Nigeria contributes 32.5% annually to the ECOWAS budget (multilateral assistance). In June 1980, it settled the outstanding rent of the Community’s secretariat amounting to N80million.
In 1970-1971, Nigeria increased its contributions to the OAU budget to N150,000, 47% over the 1968-1969 contributions, making it the third largest contributor to the organisation’s annual budget. In 1978, the Federal Government gave Mozambique N5million to cope with problems associated with the closure of its borders with Sothern Rhodesia now Zimbabwe. Nigeria played a major role in the establishment of River Niger Basin Commission and the Chad Basin Commission. Both of which have potentials as investment. In 1979, Nigerian contributed N30,000,000 million to the Lake Chad Basin Development Fund.
Nigeria’s military assistance to other countries has generally taken the form of contributions to troops and equipment to peacekeeping missions in countries having internal conflicts. The country was yet to become independent when it became involved in the UN Congo mission. Its generally effective and widely acclaimed participation in that peacekeeping mission laid a foundation for later involvements in several other peacekeeping missions since then, including those in Lebanon and the former Yugoslavia. Apart from the Congo mission, Nigeria has been the player in the Liberian peacekeeping operations. Nigerian troops served in Sierra Leone as part of the peace agreement to end that country’s civil war. They also served in Tanzania to restore order following army mutiny of January 20, 1964. Military officers of a number of African countries undergo training in some Nigerian military schools and colleges.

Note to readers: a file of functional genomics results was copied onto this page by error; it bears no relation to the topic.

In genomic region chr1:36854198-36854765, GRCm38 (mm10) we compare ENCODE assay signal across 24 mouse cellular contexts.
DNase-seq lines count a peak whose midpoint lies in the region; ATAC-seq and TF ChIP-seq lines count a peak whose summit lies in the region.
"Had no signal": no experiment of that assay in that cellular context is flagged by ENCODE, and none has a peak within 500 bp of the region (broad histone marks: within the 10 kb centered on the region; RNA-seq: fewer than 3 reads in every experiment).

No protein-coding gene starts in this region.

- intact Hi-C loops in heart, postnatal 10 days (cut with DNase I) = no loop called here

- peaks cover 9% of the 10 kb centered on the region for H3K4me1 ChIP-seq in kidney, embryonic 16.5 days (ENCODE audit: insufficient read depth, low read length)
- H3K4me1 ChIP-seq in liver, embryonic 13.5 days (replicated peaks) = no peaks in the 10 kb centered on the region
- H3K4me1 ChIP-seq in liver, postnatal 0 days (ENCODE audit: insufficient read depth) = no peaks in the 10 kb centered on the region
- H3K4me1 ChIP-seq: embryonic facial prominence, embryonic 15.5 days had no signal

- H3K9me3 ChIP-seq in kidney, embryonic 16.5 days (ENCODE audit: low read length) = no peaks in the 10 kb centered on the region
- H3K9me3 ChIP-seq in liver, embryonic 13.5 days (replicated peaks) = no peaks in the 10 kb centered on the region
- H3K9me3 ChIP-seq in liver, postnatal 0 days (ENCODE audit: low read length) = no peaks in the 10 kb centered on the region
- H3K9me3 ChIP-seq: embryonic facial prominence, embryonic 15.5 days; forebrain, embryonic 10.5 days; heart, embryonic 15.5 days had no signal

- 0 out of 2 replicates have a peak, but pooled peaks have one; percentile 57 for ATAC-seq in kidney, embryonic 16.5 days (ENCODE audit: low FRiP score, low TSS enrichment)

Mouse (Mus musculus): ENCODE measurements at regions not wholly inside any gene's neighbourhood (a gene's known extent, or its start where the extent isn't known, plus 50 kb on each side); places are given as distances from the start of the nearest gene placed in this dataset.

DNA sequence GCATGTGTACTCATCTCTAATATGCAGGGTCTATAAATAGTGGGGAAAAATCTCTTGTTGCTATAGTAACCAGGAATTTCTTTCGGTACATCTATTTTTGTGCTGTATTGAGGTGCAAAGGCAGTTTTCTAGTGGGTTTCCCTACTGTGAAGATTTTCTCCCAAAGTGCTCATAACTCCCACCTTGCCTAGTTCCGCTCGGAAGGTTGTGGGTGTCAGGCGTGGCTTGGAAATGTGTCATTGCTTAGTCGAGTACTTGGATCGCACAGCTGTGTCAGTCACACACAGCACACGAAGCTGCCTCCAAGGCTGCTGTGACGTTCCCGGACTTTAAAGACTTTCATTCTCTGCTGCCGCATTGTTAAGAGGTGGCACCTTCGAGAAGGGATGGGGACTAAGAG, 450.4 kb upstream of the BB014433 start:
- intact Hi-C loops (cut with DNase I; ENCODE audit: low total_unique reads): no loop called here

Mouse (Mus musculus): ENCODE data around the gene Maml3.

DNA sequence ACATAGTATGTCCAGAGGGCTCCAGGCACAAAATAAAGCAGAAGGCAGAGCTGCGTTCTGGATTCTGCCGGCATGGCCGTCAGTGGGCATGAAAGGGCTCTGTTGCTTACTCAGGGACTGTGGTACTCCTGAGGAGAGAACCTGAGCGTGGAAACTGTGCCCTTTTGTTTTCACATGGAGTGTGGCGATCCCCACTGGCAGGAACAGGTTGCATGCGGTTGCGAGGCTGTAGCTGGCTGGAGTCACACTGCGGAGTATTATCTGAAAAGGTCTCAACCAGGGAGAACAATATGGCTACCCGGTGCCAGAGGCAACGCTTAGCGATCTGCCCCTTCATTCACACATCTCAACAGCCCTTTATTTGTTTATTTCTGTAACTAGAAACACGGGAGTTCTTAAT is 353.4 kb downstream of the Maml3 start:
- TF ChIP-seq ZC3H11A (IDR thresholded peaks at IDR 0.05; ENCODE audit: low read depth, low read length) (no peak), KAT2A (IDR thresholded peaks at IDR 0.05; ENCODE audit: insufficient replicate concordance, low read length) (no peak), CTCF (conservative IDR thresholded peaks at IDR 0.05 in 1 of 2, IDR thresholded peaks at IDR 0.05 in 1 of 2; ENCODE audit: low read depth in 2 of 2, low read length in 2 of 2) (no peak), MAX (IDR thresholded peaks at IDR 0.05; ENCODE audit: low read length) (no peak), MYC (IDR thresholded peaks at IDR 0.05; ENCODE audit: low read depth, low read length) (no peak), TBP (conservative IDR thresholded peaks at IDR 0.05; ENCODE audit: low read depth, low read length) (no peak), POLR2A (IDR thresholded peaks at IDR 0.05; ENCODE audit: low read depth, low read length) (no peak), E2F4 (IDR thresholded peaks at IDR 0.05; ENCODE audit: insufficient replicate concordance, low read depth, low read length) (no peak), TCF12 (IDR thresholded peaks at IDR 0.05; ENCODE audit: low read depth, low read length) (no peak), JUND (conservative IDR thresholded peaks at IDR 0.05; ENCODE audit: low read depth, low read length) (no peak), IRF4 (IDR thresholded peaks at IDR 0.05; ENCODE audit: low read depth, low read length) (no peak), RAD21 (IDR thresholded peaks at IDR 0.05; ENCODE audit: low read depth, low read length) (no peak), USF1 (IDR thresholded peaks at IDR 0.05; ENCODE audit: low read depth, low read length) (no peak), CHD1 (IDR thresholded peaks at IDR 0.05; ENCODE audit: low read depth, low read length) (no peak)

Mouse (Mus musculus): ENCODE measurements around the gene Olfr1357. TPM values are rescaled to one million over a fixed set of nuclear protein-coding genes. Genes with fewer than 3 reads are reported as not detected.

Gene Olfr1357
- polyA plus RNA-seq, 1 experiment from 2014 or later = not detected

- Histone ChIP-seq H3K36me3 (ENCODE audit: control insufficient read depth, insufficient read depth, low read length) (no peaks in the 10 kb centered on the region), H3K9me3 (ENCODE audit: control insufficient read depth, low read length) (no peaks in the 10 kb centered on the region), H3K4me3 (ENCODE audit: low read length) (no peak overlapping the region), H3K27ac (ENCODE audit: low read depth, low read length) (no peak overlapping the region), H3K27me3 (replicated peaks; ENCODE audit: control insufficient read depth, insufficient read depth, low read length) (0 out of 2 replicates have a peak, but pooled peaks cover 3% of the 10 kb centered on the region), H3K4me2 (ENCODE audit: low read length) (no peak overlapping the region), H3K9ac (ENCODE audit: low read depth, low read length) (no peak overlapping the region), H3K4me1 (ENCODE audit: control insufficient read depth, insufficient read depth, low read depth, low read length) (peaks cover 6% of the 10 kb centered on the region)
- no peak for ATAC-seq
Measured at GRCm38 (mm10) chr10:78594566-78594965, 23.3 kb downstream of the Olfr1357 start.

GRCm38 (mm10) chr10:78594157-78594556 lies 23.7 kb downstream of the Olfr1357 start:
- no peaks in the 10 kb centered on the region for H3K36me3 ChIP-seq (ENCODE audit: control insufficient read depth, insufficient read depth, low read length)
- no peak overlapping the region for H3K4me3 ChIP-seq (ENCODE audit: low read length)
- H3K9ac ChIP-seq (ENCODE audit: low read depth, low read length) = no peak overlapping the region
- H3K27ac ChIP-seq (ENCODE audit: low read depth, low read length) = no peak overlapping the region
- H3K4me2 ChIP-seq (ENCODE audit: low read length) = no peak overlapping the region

Shortly after Alhaji Abubakar Tafawa Balewa (December 1912 – 15 January 1966) the then Prime Minister proposed that a fact finding mission be sent to the Democratic Republic of Congo where open rebellion had broken out, the UN on November 5, 1960, set up the Congo Conciliation Commission made up of 15 Afro-Asian states. Nigeria’s foreign Minister, Mr. Jaja Nwachukwu was elected chairman of the commission. Before independence, Nigeria had put the Kano airport at the disposal of the UN for the transport of troops and materials to the Congo. Two platoons of the fifth Battalion of the Royal Nigerian Army were detailed to work with UN troops during their stopover in Kano.
Later, at the request of the UN Secretary General, Dag Hammarskjord, Nigeria agreed one month to its independence to contribute troops to the UN force in the Congo and immediately dispatched the general officer commanding the RNA to conduct a reconnaissance mission in the troubled republic. The full Nigerian contingent itself left for the Congo between November 18 and 22, 1960. It involved five battalions deployed in four of the country’s six provinces, namely Kassai, Kivu, North Katanga and Leopoldville. The contingent was assigned the primary duty of assisting the Congolese authorities in maintaining law and order and preventing minor clashes and large-scale war among the various factions. Among other things, the Nigerians contingent helped to reduce inter-ethnic and inter-factional clashes; protected Congolese and foreign administrators as well as public utilities workers: and performed guard duties at installations such as power stations, airstrips, mines, factories, waterworks, railway stations and public buildings.